% x-height

Contrast

Sentence Length

Low-pass Filter

Legibility

0.27

-0.31

-0.40**

.88*

Reading Distance

-0.58**

0.00

0.70**

-.43

Reading Time Young

-0.64**

-0.05

0.56**

-.58

Reading Time Elderly

0.26

0.12

-0.49**

.38

Reading Ease

0.20

-0.02

-.75*

.54

Reading Discomfort

0.28

-0.09

-.79*

.83*

Letter Clarity

0.19

-0.22

-.75*

.75*

Preference

0.35

0.18

-.92*

.65

* = Significant at p<.05 ** = Approaches significance

Contrary to expectation, age differences in reading were little affected by font characteristics. Age interacted with font on only two measures, Simplicity/Complexity and Reading Time. The significant age by font interaction on Simplicity/Complexity reflected the fact that younger readers rated serif fonts as more complex than sans serif fonts, while elderly readers did not distinguish font complexity based on serifs. Shorter reading times for younger people tended to be associated with fonts that yielded longer Reading Times for older readers. This effect was not significant after Geisser-Greenhouse correction. The absence of a font effect on reading rate in this study was in accord with some of the previous literature (e.g., Mansfield, Legge & Bane, 1996; Moriarty and Scheiner, 1984; Paterson & Tinker, 1932; Poulton, 1965; Smither and Braun, 1994). These findings disagree with studies that have found serif fonts to be either superior (Nolan, 1959; Prince, 1966; Vanderplas and Vanderplas, 1980) or inferior (Shaw, 1969; Sorg, 1985) to sans serif fonts. The reasons for such inconsistencies in font effect on reading speed are not clear. Perhaps the serif effects observed in earlier research were produced by other features of the particular fonts used, such as condensation or complexity. Such an interpretation at least is consistent with the impact of these variables in the present study.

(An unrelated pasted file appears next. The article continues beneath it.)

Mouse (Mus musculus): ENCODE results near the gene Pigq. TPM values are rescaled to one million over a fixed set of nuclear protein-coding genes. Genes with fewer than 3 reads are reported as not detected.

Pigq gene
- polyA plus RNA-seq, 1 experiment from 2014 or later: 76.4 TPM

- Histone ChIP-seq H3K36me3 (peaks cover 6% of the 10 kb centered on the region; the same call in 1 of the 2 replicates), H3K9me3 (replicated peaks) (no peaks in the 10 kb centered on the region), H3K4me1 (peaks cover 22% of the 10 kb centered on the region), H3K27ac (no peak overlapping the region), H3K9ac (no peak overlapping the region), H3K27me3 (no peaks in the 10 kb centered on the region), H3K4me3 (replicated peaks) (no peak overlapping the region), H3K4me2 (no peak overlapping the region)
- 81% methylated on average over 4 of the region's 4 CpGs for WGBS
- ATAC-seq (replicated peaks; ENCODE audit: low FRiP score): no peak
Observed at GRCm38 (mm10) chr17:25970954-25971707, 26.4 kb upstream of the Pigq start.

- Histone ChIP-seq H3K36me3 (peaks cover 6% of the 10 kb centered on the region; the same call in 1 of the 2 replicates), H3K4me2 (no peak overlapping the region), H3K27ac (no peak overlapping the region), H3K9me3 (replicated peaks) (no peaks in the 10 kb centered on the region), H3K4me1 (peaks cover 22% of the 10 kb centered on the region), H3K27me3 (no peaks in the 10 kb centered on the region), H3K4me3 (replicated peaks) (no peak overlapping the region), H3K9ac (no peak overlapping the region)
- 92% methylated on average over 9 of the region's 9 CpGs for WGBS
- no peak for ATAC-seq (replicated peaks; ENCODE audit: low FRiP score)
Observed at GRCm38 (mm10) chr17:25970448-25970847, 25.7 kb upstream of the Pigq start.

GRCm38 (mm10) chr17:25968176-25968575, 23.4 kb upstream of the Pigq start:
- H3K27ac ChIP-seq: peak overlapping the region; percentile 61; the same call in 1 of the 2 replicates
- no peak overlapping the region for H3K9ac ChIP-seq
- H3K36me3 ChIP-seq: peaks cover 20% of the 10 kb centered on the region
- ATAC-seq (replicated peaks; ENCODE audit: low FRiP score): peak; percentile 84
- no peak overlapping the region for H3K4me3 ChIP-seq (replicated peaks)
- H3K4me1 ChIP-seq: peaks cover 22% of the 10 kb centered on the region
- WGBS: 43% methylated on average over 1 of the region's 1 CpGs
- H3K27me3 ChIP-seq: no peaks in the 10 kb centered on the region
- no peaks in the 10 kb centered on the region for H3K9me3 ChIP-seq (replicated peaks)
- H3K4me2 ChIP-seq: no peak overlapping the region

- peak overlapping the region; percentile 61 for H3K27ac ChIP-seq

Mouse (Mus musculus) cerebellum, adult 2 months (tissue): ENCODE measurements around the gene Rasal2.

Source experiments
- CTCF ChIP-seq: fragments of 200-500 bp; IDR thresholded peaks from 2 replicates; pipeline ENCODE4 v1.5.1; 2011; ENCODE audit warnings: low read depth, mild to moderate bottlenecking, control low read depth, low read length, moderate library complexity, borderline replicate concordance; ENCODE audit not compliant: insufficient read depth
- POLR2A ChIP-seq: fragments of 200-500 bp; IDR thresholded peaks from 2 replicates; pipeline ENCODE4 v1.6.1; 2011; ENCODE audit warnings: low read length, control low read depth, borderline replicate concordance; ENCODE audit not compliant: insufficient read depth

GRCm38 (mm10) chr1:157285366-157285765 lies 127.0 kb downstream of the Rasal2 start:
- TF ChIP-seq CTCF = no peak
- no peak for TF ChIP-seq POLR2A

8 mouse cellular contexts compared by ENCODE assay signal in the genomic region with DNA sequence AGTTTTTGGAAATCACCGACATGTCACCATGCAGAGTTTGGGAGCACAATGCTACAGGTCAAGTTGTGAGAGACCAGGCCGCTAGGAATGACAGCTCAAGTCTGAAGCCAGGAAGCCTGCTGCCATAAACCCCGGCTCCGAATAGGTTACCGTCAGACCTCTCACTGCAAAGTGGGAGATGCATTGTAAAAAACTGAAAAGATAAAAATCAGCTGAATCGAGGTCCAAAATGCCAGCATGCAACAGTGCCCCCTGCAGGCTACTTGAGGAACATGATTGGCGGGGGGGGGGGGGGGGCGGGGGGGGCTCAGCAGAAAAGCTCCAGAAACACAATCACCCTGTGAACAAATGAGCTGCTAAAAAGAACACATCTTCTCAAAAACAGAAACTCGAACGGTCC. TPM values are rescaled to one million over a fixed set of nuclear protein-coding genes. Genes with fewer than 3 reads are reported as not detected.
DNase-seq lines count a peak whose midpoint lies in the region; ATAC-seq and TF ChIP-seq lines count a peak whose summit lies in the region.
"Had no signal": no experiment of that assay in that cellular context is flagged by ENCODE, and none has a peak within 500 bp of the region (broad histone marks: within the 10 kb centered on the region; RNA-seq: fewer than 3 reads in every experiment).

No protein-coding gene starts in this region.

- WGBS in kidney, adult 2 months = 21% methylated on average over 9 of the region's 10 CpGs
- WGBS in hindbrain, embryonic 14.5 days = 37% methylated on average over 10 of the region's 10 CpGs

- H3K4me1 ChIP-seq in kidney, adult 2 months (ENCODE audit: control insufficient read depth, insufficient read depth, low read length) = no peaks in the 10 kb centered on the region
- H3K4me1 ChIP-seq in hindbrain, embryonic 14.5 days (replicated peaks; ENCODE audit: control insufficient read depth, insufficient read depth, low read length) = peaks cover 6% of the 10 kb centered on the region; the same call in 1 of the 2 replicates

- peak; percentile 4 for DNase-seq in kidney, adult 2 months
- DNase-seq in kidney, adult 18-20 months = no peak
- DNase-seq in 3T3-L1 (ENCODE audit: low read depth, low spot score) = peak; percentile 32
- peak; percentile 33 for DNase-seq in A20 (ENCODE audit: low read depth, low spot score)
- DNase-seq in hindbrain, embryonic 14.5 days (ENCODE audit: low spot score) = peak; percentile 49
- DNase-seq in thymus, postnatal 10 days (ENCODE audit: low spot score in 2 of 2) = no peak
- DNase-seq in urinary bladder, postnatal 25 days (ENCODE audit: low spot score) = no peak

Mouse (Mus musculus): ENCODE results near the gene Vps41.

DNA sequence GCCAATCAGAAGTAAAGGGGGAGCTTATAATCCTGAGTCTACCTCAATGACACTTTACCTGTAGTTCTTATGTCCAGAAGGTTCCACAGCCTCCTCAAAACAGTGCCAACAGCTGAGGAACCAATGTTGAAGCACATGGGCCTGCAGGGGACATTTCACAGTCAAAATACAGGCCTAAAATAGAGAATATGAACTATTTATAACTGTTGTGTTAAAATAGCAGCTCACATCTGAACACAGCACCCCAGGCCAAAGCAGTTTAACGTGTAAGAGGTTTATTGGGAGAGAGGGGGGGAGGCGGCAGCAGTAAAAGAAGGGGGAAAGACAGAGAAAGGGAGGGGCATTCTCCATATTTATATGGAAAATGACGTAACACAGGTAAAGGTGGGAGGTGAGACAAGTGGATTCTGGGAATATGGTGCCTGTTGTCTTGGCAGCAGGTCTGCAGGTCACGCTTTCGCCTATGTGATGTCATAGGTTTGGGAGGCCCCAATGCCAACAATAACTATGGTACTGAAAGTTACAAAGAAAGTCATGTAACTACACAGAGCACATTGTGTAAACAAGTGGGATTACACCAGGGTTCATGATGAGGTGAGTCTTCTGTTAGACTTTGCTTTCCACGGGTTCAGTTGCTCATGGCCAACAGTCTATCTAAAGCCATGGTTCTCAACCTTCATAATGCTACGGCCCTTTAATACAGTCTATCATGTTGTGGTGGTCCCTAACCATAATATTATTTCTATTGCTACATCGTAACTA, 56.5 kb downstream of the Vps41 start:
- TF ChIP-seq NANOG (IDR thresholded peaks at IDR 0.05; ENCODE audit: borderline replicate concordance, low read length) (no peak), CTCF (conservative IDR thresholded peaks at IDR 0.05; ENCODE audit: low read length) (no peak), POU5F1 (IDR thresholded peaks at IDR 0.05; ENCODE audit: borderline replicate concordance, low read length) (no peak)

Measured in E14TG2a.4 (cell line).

Overall, preferred fonts were read from farther away, were rated as easier to read, causing less discomfort and having greater clarity (see Table 14). Fonts that were also more legible, were associated with less rated discomfort while reading. The positive relationship found earlier among subjective reading measures across participants (i.e., Reading Ease, Reading Discomfort and Clarity of Letters) were also seen when examined across fonts, and all three of these variables were inversely related to Reading Distance. The relationship between Reading Time and Legibility that was seen across participants, however, did not occur when analyzed across fonts.